GRUMPYCORN

A delicious blend of the fanciful yet realistic.

A unicorn with writer’s block turns into a whole story.

Unicorn has every writer’s dream setup: a charming, cozy, isolated shack well stocked with writing supplies, friends to bring him snacks, and time to write. But he “didn’t know where to begin his story.” He assembles his special writing implements and beverages to boost his creative juices. But: “I wish an idea would come knocking at my door,” he says, and in riotously colored spreads, supportive sea creatures try to help. Narwhal asks to be a character, Mermaid brings him cookies as a bribe for a featured role, and Jellyfish bubbles over with ideas. But Unicorn refuses to see these as anything other than distractions, yelling “I can’t get ANY ideas because everyone keeps bothering me!” After he throws his notebook and special pen into the sea, his friends find the empty notebook and decide to fill it with their own story, relating everything that just happened in the preceding pages with themselves in starring roles. Each spread offers a wealth of details for readers to pore over, and the goofy sea creatures are fun and clever. Silent sea horses, trailing in the background, help bring the story to a satisfying conclusion in the endpapers. This hits just the right notes, engaging children, who will want to yell at the stubborn unicorn, and making any procrastinating adults chuckle in recognition.

A delicious blend of the fanciful yet realistic. (Picture book. 4-8)

Pub Date: July 21, 2020

ISBN: 978-1-338-61799-3

Page Count: 32

Publisher: Scholastic

Review Posted Online: March 28, 2020

Kirkus Reviews Issue: April 15, 2020

SLUG IN LOVE

Sweet, reassuring fun—and a story to fully embrace.

A slug longs for a hug and finds it unexpectedly.

Doug the slug would really like a hug and plods on, seeking affection. But a caterpillar, bug, spider, and worm want no part of hugging a slug. They are just not feeling it (might they feel sluggish?), voicing their disdain in no uncertain terms with expressions like, “Grimy, slippy!” and “Squelchy, slimy!” What’s a slug to do? Undeterred, Doug keeps trying. He meets Gail, a snail with crimson lipstick and hip, red glasses; she happens to be as grimy and squelchy as he is, so he figures she is the hugger of his dreams. The two embark upon a madcap romantic courtship. Alas, Gail also draws the (slimy) line at hugging Doug. Finally, mournful Doug meets the best hugger and the true love of his life, proving there’s someone for everyone. This charmer will have readers rooting for Doug (and perhaps even wanting to hug him). Expressed in simple, jaunty verses that read and scan smoothly, the brief tale revolves around words that mainly rhyme with Doug and slug. Given that the story stretches vocabulary so well with regard to rhyming words, children can be challenged after a read-aloud session to offer up words that rhyme with slug and snail. The colorful and humorous illustrations are lively and cheerful; googly-eyed Doug is, like the other characters, entertaining and expressive. (This book was reviewed digitally.)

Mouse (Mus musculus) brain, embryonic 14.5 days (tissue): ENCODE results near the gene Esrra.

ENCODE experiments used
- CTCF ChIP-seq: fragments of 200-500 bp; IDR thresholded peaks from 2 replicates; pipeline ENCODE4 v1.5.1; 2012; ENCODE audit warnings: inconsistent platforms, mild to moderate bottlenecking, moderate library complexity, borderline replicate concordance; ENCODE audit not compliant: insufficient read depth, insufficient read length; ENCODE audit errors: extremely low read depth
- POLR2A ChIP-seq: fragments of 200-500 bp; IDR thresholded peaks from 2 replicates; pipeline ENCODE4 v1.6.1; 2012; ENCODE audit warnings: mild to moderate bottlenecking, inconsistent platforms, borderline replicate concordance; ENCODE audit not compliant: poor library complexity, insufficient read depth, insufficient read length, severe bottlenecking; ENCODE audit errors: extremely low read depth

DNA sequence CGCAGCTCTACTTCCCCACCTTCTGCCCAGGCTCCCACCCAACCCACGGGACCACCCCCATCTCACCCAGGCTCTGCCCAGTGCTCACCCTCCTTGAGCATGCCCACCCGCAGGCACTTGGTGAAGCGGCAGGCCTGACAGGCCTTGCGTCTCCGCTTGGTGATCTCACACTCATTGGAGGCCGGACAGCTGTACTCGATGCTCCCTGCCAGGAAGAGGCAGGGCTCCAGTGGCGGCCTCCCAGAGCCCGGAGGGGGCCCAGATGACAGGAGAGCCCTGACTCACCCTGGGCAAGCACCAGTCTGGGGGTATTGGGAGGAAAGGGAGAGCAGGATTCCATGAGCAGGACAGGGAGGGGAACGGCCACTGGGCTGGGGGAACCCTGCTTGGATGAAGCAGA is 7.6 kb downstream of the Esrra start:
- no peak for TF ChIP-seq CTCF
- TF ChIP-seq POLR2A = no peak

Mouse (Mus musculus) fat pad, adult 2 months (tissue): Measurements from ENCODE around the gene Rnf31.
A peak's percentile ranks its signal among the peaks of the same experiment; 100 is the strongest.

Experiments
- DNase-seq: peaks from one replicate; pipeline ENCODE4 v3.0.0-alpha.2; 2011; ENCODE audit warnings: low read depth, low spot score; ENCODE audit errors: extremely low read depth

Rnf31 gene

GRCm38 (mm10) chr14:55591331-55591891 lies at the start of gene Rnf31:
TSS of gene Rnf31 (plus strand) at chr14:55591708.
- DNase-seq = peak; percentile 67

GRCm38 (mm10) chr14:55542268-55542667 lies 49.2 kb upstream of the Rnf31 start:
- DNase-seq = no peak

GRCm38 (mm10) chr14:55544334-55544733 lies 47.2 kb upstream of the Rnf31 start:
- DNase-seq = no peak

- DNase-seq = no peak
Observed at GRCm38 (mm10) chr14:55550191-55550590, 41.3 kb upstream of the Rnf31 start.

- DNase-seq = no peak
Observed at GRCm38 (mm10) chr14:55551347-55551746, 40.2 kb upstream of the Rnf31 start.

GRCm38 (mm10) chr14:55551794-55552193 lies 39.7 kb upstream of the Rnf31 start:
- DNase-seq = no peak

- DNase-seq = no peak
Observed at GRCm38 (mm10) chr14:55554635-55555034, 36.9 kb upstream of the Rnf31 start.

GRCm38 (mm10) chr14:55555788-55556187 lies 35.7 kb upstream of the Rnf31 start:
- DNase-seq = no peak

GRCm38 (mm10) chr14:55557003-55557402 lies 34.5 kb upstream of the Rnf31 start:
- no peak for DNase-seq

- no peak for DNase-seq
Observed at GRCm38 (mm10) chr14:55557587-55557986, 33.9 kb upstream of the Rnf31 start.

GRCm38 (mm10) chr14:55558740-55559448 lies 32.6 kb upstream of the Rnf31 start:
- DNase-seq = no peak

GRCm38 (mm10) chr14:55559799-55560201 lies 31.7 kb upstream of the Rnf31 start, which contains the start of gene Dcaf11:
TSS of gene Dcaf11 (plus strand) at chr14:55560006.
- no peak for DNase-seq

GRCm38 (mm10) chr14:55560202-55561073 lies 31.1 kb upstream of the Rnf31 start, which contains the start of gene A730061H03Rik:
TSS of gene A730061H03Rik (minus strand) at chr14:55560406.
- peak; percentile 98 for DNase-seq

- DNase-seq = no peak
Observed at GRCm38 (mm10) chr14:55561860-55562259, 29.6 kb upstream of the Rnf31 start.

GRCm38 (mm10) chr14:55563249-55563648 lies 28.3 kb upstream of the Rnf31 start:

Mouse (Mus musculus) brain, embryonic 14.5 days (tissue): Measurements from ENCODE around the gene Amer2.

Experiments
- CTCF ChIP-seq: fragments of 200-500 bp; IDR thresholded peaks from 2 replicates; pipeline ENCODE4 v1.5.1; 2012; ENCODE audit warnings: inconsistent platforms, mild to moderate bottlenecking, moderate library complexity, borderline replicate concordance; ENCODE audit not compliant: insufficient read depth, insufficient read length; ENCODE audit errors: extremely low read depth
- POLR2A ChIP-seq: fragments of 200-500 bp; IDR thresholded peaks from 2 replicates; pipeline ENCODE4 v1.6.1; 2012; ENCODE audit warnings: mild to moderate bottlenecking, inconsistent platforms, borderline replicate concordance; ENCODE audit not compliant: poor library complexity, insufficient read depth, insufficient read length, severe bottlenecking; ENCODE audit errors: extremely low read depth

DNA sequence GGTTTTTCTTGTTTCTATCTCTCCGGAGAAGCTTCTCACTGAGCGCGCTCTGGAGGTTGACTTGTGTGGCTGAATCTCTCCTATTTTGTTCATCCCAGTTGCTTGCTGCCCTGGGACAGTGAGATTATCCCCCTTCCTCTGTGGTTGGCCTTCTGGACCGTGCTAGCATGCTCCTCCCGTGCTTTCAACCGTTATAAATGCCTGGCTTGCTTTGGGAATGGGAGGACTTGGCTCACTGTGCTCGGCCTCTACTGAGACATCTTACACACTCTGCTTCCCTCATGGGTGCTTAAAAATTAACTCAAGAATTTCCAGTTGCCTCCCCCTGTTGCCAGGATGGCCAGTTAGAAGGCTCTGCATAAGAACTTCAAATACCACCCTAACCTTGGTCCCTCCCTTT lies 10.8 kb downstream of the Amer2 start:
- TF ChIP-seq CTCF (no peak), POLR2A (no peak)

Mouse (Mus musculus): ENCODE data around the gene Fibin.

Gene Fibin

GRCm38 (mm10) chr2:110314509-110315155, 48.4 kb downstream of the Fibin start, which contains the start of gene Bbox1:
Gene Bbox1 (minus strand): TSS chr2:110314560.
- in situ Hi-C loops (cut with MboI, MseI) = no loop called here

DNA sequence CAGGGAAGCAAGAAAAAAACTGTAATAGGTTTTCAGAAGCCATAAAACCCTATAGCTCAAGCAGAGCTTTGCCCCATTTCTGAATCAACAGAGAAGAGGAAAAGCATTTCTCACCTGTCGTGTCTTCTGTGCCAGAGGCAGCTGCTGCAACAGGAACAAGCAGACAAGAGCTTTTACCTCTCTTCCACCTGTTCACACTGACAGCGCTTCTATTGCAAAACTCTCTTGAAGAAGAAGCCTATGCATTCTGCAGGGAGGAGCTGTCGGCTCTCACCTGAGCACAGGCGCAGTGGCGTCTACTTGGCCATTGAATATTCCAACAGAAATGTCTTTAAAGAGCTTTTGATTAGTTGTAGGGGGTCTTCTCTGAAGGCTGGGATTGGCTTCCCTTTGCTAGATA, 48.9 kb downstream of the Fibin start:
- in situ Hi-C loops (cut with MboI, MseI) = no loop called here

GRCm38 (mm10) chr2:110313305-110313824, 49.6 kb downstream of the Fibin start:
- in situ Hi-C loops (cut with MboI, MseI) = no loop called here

Sweet, reassuring fun—and a story to fully embrace. (Picture book. 4-8)

Pub Date: Dec. 14, 2021

ISBN: 978-1-66590-046-1

Page Count: 32

Publisher: Paula Wiseman/Simon & Schuster

Review Posted Online: Oct. 12, 2021

Kirkus Reviews Issue: Nov. 1, 2021

LOVE FROM THE CRAYONS

As ephemeral as a valentine.

Daywalt and Jeffers’ wandering crayons explore love.

Each double-page spread offers readers a vision of one of the anthropomorphic crayons on the left along with the statement “Love is [color].” The word love is represented by a small heart in the appropriate color. Opposite, childlike crayon drawings explain how that color represents love. So, readers learn, “love is green. / Because love is helpful.” The accompanying crayon drawing depicts two alligators, one holding a recycling bin and the other tossing a plastic cup into it, offering readers two ways of understanding green. Some statements are thought-provoking: “Love is white. / Because sometimes love is hard to see,” reaches beyond the immediate image of a cat’s yellow eyes, pink nose, and black mouth and whiskers, its white face and body indistinguishable from the paper it’s drawn on, to prompt real questions. “Love is brown. / Because sometimes love stinks,” on the other hand, depicted by a brown bear standing next to a brown, squiggly turd, may provoke giggles but is fundamentally a cheap laugh. Some of the color assignments have a distinctly arbitrary feel: Why is purple associated with the imagination and pink with silliness? Fans of The Day the Crayons Quit (2013) hoping for more clever, metaliterary fun will be disappointed by this rather syrupy read.

As ephemeral as a valentine. (Picture book. 4-6)

Pub Date: Dec. 24, 2019

ISBN: 978-1-5247-9268-8

Page Count: 32

Publisher: Penguin Workshop

Review Posted Online: Feb. 1, 2021

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